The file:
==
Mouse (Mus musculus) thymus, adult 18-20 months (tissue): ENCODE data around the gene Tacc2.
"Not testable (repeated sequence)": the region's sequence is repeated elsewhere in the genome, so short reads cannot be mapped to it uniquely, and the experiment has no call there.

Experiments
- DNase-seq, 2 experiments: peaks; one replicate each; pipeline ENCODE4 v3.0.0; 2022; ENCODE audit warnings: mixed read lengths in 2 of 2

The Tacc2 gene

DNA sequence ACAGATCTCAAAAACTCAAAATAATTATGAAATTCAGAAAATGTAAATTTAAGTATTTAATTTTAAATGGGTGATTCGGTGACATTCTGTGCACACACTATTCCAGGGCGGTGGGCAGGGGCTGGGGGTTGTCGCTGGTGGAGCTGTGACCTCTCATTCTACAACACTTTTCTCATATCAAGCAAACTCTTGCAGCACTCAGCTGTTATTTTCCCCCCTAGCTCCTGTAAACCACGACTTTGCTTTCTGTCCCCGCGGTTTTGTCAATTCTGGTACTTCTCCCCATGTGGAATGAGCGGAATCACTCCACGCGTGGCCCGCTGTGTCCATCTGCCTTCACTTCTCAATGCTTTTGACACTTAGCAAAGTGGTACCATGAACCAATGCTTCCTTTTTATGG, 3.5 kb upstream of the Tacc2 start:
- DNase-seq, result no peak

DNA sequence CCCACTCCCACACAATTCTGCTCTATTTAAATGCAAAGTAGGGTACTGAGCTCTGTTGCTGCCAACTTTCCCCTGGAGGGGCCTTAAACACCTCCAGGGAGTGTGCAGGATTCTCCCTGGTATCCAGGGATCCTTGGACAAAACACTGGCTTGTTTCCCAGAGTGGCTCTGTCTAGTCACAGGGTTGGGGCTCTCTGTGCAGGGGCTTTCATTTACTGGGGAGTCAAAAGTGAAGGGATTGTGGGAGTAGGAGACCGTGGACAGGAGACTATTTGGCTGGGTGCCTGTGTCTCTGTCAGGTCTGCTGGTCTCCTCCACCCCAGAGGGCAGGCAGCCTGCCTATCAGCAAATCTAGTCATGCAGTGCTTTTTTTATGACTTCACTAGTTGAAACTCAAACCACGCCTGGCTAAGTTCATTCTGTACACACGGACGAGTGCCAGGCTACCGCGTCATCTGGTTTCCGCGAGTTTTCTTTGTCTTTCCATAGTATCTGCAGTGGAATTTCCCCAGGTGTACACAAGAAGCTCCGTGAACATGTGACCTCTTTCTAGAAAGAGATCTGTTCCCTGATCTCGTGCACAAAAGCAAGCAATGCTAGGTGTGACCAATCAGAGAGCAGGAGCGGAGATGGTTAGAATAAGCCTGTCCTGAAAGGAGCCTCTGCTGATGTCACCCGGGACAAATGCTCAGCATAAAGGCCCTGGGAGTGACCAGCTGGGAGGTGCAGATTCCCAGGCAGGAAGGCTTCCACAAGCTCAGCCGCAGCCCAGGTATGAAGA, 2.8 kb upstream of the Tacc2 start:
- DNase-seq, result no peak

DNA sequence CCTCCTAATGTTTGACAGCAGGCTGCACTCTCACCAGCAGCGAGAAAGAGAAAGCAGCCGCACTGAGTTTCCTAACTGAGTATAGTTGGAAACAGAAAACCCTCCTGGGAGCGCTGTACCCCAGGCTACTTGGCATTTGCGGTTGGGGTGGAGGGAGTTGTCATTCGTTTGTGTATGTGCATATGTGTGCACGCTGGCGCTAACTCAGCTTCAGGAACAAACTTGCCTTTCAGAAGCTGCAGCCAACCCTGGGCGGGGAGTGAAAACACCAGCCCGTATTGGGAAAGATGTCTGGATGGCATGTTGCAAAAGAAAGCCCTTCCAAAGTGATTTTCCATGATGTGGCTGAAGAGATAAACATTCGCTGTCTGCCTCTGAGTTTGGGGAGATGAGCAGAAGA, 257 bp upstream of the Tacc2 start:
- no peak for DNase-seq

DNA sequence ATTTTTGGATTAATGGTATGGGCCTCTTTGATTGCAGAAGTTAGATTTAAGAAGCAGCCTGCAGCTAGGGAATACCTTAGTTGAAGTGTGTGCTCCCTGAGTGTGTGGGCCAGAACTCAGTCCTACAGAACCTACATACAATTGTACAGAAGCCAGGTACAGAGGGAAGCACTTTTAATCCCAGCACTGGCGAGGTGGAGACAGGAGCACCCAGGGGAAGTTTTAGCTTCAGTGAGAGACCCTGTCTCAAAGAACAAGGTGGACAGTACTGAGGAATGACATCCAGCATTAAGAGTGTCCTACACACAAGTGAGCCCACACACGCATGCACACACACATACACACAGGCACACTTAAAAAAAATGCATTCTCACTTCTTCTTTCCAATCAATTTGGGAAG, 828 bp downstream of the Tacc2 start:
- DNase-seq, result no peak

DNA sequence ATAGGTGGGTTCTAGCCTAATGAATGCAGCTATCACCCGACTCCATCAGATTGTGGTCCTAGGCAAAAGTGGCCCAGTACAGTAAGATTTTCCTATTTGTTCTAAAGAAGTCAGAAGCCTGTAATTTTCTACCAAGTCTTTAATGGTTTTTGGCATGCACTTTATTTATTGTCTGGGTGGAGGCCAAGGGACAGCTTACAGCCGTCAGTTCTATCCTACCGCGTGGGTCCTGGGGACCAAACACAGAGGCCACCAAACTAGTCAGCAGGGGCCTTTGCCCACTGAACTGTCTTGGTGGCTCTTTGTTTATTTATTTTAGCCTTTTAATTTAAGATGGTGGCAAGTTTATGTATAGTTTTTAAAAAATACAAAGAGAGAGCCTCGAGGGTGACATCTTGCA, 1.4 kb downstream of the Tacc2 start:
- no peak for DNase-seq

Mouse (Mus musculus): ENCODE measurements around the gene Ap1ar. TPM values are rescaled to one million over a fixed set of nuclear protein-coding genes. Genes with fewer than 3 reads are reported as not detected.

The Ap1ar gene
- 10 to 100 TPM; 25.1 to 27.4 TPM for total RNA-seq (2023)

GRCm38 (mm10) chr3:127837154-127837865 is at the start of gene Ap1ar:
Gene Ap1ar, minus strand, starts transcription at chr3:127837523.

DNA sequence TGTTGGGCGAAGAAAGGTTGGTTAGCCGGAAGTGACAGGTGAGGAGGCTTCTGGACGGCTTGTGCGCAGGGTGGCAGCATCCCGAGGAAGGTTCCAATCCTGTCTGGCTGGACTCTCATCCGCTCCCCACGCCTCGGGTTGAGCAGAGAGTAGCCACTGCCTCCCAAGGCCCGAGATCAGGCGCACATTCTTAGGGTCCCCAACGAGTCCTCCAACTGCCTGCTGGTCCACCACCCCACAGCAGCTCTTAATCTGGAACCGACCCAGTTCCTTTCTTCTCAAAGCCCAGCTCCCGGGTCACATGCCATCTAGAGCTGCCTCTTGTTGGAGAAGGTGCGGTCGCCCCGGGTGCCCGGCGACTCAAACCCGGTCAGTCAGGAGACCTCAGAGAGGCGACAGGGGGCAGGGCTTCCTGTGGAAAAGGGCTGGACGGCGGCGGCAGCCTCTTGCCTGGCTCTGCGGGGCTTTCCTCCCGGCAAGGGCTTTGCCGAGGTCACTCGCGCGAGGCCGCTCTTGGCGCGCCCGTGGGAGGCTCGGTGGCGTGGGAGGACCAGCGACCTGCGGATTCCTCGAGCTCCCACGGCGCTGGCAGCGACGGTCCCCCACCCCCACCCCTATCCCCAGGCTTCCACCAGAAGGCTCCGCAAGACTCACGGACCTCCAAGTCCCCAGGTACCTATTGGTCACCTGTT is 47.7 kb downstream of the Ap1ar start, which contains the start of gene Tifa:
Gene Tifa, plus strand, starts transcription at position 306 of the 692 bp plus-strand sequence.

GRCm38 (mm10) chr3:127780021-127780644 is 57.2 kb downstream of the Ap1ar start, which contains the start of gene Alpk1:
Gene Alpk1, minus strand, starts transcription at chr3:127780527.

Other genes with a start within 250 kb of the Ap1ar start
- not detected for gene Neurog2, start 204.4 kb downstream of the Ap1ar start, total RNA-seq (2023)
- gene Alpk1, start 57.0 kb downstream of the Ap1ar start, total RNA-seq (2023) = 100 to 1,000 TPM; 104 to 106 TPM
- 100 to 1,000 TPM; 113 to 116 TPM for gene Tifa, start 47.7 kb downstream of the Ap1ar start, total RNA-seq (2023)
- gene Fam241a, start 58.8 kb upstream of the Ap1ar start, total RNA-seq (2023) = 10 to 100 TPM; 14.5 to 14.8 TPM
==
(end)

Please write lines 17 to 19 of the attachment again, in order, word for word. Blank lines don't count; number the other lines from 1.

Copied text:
The Ap1ar gene
- 10 to 100 TPM; 25.1 to 27.4 TPM for total RNA-seq (2023)

GRCm38 (mm10) chr3:127837154-127837865 is at the start of gene Ap1ar: